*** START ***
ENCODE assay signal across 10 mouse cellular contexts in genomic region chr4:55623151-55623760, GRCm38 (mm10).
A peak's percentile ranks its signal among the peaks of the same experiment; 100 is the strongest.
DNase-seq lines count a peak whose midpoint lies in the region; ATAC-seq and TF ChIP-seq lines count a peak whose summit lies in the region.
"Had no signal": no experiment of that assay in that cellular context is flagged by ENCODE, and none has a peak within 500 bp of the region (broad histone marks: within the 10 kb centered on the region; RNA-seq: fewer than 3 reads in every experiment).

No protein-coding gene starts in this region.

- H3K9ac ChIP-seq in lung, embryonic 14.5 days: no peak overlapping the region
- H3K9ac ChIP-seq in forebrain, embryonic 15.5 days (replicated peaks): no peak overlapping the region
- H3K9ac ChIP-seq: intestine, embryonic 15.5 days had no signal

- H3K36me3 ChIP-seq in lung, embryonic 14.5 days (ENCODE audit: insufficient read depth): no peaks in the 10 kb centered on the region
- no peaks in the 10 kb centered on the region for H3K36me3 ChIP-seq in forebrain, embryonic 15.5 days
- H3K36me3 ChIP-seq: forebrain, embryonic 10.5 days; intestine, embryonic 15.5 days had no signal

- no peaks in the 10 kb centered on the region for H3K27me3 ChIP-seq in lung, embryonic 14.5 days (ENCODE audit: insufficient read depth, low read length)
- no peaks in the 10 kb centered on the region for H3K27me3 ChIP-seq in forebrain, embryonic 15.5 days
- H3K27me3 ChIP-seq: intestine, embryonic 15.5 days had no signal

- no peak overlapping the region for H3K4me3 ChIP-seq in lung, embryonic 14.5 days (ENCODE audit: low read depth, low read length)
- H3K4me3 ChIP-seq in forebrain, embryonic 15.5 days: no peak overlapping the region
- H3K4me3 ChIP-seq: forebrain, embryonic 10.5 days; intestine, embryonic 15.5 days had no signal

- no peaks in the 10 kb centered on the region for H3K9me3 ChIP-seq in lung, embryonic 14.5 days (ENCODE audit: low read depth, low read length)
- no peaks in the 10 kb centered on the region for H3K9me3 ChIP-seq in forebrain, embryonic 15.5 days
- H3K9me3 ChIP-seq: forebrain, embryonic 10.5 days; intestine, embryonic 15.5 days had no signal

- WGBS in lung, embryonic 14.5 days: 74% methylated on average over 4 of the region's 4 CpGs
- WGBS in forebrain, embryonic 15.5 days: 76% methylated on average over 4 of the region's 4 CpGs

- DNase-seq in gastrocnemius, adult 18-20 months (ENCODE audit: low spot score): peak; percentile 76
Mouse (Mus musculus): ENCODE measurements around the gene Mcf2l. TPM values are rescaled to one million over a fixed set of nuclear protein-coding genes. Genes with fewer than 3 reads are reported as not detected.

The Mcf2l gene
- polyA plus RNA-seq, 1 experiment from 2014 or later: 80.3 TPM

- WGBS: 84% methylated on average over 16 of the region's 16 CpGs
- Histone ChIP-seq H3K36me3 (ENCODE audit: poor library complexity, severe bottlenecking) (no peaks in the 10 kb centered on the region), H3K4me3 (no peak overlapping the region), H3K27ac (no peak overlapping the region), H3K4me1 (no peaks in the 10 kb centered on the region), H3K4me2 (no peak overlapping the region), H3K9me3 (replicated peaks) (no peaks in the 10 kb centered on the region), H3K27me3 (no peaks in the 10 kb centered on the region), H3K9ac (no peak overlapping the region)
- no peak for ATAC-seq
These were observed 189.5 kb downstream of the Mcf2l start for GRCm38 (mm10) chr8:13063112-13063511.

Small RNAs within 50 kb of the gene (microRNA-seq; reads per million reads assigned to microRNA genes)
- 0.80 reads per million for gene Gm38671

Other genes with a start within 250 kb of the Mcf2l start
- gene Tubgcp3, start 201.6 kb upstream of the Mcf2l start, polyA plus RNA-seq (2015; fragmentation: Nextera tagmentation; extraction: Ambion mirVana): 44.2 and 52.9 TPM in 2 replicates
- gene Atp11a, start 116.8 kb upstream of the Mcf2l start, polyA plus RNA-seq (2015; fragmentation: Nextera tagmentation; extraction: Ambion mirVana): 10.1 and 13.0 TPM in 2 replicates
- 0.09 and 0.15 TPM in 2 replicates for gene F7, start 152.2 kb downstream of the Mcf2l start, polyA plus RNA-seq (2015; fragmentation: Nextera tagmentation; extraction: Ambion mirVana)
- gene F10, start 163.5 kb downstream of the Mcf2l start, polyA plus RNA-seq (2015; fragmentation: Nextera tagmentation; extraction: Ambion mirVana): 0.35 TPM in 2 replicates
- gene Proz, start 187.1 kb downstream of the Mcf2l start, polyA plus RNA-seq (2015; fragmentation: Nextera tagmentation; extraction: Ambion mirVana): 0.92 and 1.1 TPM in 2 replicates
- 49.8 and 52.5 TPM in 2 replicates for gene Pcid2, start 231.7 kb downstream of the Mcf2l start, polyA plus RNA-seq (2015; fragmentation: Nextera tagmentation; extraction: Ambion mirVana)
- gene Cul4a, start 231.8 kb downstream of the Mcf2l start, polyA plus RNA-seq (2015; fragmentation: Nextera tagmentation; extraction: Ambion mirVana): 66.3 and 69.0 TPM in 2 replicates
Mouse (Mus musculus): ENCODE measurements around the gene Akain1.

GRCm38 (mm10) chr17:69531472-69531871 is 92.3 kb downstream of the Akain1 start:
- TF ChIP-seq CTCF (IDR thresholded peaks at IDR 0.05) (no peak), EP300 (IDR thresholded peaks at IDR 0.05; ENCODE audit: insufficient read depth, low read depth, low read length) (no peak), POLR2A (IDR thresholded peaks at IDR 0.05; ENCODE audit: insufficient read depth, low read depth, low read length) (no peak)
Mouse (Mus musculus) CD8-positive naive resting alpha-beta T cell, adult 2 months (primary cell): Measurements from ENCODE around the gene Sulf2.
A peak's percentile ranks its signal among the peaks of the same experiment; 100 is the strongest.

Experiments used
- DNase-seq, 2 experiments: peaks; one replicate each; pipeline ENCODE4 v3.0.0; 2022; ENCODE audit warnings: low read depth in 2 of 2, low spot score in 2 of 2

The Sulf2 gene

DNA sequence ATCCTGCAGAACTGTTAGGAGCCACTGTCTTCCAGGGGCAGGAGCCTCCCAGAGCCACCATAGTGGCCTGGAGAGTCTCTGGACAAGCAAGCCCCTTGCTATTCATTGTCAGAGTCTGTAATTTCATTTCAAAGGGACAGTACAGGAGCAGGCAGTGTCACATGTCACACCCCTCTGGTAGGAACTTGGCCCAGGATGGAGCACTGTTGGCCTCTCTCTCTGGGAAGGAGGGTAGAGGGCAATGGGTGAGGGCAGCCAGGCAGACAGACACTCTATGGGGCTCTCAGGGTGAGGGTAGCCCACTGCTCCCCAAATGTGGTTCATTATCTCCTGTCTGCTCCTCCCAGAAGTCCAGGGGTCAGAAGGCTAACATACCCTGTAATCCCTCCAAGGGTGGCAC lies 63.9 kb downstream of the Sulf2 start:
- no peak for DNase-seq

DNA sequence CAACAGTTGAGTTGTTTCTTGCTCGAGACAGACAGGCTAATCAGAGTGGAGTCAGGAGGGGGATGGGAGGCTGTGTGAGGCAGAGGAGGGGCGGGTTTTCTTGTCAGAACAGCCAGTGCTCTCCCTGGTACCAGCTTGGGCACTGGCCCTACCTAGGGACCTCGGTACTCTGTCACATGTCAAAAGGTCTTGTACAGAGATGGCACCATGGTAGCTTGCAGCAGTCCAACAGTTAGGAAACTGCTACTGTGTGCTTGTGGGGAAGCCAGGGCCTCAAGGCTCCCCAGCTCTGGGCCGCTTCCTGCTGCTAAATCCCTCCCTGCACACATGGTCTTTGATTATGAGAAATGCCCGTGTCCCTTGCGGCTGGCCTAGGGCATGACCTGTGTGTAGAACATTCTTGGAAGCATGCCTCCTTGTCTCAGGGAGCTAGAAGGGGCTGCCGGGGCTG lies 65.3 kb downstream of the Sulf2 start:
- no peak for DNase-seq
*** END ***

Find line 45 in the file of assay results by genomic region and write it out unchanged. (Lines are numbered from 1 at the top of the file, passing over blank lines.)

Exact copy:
A peak's percentile ranks its signal among the peaks of the same experiment; 100 is the strongest.